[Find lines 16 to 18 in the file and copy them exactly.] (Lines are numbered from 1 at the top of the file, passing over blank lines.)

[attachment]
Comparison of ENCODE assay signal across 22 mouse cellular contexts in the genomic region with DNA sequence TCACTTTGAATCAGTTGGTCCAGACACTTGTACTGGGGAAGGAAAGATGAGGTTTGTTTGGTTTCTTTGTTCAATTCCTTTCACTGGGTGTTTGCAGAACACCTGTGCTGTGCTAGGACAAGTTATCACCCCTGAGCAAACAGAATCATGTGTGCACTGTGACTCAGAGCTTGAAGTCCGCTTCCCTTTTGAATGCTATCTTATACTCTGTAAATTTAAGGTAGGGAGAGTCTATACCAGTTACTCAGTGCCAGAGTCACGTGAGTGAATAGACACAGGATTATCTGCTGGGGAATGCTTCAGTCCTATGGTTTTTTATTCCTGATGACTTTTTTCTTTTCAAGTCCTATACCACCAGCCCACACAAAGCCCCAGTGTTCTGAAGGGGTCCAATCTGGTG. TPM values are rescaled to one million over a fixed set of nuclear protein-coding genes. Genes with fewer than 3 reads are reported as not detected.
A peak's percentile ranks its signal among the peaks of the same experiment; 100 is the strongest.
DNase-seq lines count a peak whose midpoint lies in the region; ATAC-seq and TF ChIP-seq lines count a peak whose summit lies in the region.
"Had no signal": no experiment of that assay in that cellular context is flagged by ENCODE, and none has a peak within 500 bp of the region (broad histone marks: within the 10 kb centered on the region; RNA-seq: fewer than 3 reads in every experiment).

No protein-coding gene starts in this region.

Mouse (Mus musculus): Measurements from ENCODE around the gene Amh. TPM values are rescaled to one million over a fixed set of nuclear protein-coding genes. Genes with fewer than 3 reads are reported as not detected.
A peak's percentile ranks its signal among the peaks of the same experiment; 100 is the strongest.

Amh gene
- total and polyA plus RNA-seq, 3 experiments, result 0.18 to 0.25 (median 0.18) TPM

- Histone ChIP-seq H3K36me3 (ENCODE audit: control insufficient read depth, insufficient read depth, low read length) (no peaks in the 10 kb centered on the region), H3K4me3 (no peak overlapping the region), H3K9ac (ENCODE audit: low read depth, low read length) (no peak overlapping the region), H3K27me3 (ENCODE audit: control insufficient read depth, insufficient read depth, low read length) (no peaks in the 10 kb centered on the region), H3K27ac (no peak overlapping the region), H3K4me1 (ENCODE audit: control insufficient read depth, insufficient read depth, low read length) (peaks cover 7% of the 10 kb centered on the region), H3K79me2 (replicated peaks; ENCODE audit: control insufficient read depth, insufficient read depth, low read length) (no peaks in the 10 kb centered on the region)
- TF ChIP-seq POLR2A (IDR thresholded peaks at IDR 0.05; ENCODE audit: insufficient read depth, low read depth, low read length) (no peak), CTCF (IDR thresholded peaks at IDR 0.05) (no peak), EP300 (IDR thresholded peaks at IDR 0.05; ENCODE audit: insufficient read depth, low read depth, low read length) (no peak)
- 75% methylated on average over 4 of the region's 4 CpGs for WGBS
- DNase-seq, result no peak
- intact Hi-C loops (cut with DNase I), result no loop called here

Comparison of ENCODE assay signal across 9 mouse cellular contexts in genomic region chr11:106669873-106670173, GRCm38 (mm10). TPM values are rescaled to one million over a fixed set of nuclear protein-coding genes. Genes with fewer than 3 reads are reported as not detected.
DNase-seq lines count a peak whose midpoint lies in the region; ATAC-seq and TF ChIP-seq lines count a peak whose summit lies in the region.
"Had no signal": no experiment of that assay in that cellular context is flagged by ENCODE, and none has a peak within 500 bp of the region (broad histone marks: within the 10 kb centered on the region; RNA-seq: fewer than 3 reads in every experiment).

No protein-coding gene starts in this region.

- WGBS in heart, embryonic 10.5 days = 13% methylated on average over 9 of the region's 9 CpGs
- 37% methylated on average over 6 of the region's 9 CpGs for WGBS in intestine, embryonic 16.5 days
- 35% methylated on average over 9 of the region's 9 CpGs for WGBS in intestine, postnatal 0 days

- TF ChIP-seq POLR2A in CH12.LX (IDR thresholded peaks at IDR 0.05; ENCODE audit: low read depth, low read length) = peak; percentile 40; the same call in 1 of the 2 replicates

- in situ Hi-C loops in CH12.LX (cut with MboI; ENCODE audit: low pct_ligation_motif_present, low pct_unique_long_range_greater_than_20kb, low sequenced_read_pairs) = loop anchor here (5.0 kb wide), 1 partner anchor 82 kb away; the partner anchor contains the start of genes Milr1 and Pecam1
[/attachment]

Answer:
DNase-seq lines count a peak whose midpoint lies in the region; ATAC-seq and TF ChIP-seq lines count a peak whose summit lies in the region.
"Had no signal": no experiment of that assay in that cellular context is flagged by ENCODE, and none has a peak within 500 bp of the region (broad histone marks: within the 10 kb centered on the region; RNA-seq: fewer than 3 reads in every experiment).

No protein-coding gene starts in this region.